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WHY IS MY DOG’S BELLY BIGGER?

By:  Dr Jennifer Merry

When you see your dog’s abdomen (or stomach) getting larger it is easy to brush it off as too many cookies and too little exercise -then promise yourself to do better in the future. But there are medical conditions that can make the abdomen appear larger that should not be ignored.

  • Hypothyroidism – or low thyroid hormone production. This decreases the dog’s metabolic rate and makes them prone to weight gain. This is usually a disease of middle age and older dogs. Some breeds are more prone to this like Golden and Labrador Retrievers. A blood test will be needed to diagnose.
  • Hyperadrenocorticism – or Cushing’s disease is an overproduction of hormone from the adrenal glands. The dog will often have a pendulous or “potty” abdomen although they may be losing weight elsewhere. Most dogs will have an increase in drinking and urination. A blood test will be needed to diagnose.
  • Abdominal Tumour – the abdomen holds many different organs all of which can enlarge with disease processes. Dogs can also get independent abdominal tumours not associated with an organ. A blood test and radiographs will be needed to diagnose.
  • Ascites – or build up of fluid in the abdomen. This can be due to organ failure eg liver or heart or imbalances in the blood proteins. A blood test and radiographs will be needed to diagnose.
  • Bloat/GDV – this happens quickly and is a life threatening condition. Usually it is seen in deep chested breeds like German Shepherds or Grey hounds but it can happen to any dog. Gastric dilatation (enlargement) and volvulus (twisting) can happen when a dog is fed and then exercised. Luckily there appears to be a genetic component so not all dogs are equally at risk.

Maybe your dog’s thickening waist is obesity – after all 50% of all pet dogs are overweight but it is a good idea to put it in context. Have you been feeding your dog more and exercising less? Is the general energy of the dog the same? Is the whole dog fatter or just the abdomen? Did it happen gradually or in a few hours or days? Asking yourself these questions could save your dog’s life.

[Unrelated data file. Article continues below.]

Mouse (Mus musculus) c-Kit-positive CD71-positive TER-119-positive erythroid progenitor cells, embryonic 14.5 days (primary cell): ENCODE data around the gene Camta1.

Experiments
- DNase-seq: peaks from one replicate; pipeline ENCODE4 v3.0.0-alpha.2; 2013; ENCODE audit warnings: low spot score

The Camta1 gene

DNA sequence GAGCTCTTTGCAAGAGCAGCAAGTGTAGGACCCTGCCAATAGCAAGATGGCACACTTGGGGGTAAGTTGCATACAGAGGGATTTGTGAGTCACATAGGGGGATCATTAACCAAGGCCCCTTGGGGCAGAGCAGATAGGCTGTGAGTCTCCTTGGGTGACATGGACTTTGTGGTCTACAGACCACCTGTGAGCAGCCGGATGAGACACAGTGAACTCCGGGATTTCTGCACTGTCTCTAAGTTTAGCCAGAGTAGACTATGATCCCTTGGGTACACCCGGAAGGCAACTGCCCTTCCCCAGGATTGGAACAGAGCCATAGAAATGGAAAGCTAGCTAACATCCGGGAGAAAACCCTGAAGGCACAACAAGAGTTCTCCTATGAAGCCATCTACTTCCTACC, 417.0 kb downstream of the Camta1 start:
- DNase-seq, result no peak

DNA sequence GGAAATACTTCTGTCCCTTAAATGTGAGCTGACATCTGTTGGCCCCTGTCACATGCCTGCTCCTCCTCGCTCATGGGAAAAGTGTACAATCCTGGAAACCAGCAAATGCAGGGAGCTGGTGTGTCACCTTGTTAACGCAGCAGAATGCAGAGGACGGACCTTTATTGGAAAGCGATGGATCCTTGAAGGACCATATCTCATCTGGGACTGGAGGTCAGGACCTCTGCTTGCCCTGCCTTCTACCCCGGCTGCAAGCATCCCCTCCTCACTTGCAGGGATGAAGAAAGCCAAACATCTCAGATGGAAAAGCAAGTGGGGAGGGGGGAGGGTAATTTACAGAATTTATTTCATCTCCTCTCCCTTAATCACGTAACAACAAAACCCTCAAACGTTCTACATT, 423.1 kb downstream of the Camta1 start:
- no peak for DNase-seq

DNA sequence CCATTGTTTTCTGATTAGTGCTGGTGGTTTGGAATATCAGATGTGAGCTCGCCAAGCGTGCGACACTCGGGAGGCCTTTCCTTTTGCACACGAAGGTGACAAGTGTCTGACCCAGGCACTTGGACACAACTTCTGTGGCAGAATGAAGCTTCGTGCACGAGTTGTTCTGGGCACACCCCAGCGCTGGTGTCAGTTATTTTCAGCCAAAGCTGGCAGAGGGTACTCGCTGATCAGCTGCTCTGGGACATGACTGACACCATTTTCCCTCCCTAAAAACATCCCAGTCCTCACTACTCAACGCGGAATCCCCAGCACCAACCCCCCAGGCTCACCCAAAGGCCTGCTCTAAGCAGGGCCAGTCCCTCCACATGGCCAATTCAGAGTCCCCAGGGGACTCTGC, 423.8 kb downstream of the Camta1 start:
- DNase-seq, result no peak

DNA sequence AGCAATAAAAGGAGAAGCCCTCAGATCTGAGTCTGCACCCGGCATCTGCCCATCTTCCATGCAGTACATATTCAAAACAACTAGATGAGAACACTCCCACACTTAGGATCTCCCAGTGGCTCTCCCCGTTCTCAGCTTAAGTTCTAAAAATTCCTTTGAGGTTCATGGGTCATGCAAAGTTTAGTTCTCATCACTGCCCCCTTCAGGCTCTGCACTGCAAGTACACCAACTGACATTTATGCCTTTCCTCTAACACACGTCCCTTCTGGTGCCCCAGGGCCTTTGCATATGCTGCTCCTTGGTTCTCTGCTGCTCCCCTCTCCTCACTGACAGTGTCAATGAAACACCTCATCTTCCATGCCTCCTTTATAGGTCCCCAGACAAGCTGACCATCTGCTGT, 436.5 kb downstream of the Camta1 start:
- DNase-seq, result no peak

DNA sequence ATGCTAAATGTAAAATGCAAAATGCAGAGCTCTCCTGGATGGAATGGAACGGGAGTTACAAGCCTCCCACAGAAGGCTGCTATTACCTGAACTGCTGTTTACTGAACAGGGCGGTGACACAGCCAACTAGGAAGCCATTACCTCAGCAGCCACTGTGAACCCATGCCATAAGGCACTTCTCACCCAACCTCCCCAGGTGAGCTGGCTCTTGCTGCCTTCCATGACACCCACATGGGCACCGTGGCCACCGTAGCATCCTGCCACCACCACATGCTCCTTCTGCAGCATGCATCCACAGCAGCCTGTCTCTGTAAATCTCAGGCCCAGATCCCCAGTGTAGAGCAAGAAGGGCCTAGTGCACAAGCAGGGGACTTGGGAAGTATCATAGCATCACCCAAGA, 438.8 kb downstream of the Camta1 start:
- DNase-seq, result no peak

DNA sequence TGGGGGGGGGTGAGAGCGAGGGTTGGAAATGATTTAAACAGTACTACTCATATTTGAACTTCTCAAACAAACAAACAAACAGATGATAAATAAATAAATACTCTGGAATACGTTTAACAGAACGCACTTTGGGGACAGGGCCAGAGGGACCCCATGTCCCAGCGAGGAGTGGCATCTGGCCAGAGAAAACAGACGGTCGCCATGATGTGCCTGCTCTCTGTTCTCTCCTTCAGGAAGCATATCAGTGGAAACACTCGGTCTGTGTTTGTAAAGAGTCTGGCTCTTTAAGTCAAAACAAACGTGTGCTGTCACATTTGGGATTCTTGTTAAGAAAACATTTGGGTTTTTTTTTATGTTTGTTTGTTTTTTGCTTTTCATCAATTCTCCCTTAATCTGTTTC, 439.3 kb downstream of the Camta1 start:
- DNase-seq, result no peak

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Last updated: December 11, 2020

Dear Clients,

With recent changes to restrictions on businesses, we have made some important updates to our operating policies.

1. WE CAN NOW SEE ALL CASES BY APPOINTMENT ONLY

This includes vaccines, wellness exams, blood work, heartworm testing, spays and neuters, dental services, and more!

2. SAFETY MEASURES TO KEEP EVERYONE SAFE

3. ONLINE CONSULTATIONS ARE AVAILABLE

If you wish to connect with a veterinarian via message, phone or video, visit our website and follow the "Online Consultation" link.

4. NEW PET OWNERS

Have you welcomed a new furry family member to your home? We’d love to meet them! Visit our Must Know New Pet Owner Information page for useful resources and helpful recommendations for new pet owners.

5. OPERATING HOURS

We are OPEN with the following hours:

Monday to Friday: 7:00 am - 7:00 pm
Saturday & Sunday: 9:00 am - 3:00 pm


6. GROOMING SERVICES

If your pet requires grooming, please give us a call and we will put your name on a list. Our groomer Stephanie will contact you directly to schedule an appointment.

7. COUNTRY TAILS DOGGIE DAYCARE

As of Tuesday, May 19, 2020, Country Tails Doggie Daycare is open! Their temporary hours of operation are 8:00 am - 6:00 pm. You may get touch with one of our daycare team members at (905) 690-8005 or at countrytails@clappisonvet.com

Thank you for your patience and understanding and we look forward to seeing you and your furry family members again!

- Your dedicated team at Clappison Animal Hospital